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Supreme Court commutes death sentence citing delay in deciding mercy petition

Supreme Court commutes death sentence citing delay in deciding mercy petition
New Delhi The Supreme Court has commuted the death sentence of a murderer to life imprisonment on the grounds that the President's office took too long to reject his petition seeking mercy.

MN Das, a death row prisoner, killed a man in Assam in 1990. Six years later, while on bail, he murdered another man. In 1999, he was convicted by the Supreme Court and sentenced to death. His mercy petition was rejected by President Pratibha Patil, more than 11 years after he filed it.

His lawyer, like those of other death row prisoners, used the "delay is worse than death" argument.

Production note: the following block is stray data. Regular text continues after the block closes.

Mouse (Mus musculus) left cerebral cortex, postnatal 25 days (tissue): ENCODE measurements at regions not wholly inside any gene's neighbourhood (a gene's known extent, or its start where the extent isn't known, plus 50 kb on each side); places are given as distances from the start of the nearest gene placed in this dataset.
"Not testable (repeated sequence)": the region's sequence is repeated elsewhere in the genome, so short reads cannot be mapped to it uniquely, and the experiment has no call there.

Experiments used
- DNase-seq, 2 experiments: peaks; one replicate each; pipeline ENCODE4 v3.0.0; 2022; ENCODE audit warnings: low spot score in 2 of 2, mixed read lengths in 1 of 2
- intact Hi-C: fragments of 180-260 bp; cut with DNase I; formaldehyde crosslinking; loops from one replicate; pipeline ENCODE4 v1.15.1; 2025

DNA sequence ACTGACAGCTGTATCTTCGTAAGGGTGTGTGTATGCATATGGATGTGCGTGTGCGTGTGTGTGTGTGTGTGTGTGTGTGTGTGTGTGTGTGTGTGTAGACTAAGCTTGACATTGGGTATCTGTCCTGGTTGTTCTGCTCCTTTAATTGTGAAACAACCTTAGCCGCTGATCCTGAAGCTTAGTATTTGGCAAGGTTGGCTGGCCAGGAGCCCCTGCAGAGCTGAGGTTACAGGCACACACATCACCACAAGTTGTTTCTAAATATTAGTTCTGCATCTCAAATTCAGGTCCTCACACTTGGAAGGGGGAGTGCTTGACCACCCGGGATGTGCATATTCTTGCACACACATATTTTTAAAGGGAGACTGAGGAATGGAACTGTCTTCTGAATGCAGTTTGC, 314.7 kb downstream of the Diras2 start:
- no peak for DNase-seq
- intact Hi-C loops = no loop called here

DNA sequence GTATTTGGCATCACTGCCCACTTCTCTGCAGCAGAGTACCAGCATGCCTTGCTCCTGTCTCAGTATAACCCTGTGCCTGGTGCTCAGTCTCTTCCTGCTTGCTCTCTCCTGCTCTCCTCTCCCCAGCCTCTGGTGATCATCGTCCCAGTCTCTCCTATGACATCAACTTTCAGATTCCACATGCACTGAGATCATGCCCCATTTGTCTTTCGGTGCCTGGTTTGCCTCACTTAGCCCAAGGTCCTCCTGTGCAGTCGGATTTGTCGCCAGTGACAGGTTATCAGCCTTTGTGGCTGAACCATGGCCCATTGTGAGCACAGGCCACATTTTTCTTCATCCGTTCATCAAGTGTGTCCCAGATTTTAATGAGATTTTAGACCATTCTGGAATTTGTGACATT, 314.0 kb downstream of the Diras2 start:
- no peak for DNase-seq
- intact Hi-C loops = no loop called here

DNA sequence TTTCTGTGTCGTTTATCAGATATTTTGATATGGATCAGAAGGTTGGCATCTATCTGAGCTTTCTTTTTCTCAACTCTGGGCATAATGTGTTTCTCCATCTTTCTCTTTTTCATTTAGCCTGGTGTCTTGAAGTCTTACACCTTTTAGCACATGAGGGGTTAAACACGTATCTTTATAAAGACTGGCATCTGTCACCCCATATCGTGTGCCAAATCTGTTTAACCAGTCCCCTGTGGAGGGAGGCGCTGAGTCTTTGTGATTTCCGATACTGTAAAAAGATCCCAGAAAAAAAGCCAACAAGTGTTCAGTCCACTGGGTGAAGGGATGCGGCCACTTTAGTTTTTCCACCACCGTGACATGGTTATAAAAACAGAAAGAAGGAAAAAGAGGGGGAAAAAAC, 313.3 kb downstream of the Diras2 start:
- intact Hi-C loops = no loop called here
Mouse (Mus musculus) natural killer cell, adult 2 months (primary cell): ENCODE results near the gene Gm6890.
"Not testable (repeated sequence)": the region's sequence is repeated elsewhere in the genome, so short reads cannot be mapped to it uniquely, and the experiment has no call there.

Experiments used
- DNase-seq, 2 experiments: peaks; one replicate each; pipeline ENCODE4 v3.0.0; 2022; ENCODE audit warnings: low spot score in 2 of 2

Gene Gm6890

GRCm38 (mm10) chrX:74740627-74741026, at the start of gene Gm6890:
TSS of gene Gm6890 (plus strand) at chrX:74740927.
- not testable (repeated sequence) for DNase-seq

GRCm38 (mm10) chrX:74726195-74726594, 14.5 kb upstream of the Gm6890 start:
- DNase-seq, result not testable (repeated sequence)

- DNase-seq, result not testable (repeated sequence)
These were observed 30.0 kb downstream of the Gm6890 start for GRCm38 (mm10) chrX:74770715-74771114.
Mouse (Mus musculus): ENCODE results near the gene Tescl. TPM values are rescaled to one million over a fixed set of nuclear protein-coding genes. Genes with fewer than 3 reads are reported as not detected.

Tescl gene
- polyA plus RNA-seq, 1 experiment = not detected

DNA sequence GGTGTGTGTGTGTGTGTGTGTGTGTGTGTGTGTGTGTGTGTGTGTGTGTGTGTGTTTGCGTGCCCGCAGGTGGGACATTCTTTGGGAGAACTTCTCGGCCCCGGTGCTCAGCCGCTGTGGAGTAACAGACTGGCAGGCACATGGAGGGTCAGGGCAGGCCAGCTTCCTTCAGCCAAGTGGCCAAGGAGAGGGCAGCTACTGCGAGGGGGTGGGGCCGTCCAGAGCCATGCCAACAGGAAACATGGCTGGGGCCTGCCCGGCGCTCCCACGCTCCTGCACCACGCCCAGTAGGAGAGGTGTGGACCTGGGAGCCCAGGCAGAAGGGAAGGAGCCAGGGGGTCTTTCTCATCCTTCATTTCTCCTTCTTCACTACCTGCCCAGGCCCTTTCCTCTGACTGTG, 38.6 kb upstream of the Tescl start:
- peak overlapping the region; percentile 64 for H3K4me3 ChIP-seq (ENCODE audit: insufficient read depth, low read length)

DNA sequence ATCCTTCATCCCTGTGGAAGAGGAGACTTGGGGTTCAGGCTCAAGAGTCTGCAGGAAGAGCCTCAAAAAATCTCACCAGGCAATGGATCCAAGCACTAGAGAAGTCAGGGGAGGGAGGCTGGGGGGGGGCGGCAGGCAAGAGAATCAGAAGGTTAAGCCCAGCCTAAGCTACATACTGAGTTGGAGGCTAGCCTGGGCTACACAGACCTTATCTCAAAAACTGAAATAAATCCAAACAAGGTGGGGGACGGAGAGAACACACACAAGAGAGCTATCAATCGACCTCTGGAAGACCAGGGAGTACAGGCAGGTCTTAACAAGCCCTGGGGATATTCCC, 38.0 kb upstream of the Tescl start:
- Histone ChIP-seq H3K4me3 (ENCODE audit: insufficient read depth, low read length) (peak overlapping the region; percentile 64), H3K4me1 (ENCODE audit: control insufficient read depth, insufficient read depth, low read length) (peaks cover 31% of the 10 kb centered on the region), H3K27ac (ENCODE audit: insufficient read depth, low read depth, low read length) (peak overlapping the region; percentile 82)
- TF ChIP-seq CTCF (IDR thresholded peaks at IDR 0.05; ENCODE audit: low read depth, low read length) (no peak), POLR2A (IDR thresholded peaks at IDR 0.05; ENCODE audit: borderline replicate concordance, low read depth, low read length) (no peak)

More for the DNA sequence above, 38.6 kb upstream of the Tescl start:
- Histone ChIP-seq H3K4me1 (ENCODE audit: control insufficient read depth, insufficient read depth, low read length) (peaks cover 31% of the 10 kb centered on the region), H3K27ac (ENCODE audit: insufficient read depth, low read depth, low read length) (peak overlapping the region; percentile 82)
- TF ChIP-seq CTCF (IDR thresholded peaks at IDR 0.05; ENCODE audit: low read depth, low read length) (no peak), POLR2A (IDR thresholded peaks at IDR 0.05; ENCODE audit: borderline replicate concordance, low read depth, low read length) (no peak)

On April 11, the Supreme Court turned down that same argument in the case of Punjab militant Devinder Pal Singh Bhullar, who was convicted of a bomb blast in Delhi in 1993 in which nine people were killed. His appeal to have his sentence commuted was turned down by the President after eight years. But in its order, the Supreme Court had said that terrorists cannot seek mercy by citing inordinate delays in the final call on their appeals.

That verdict is expected to impact the cases of more than 15 other death row prisoners, including three men in jail in Tamil Nadu for the assassination of former Prime Minister Rajiv Gandhi, and four members of the gang led by sandalwood smuggler Veerappan, who are in prison in Karnataka.

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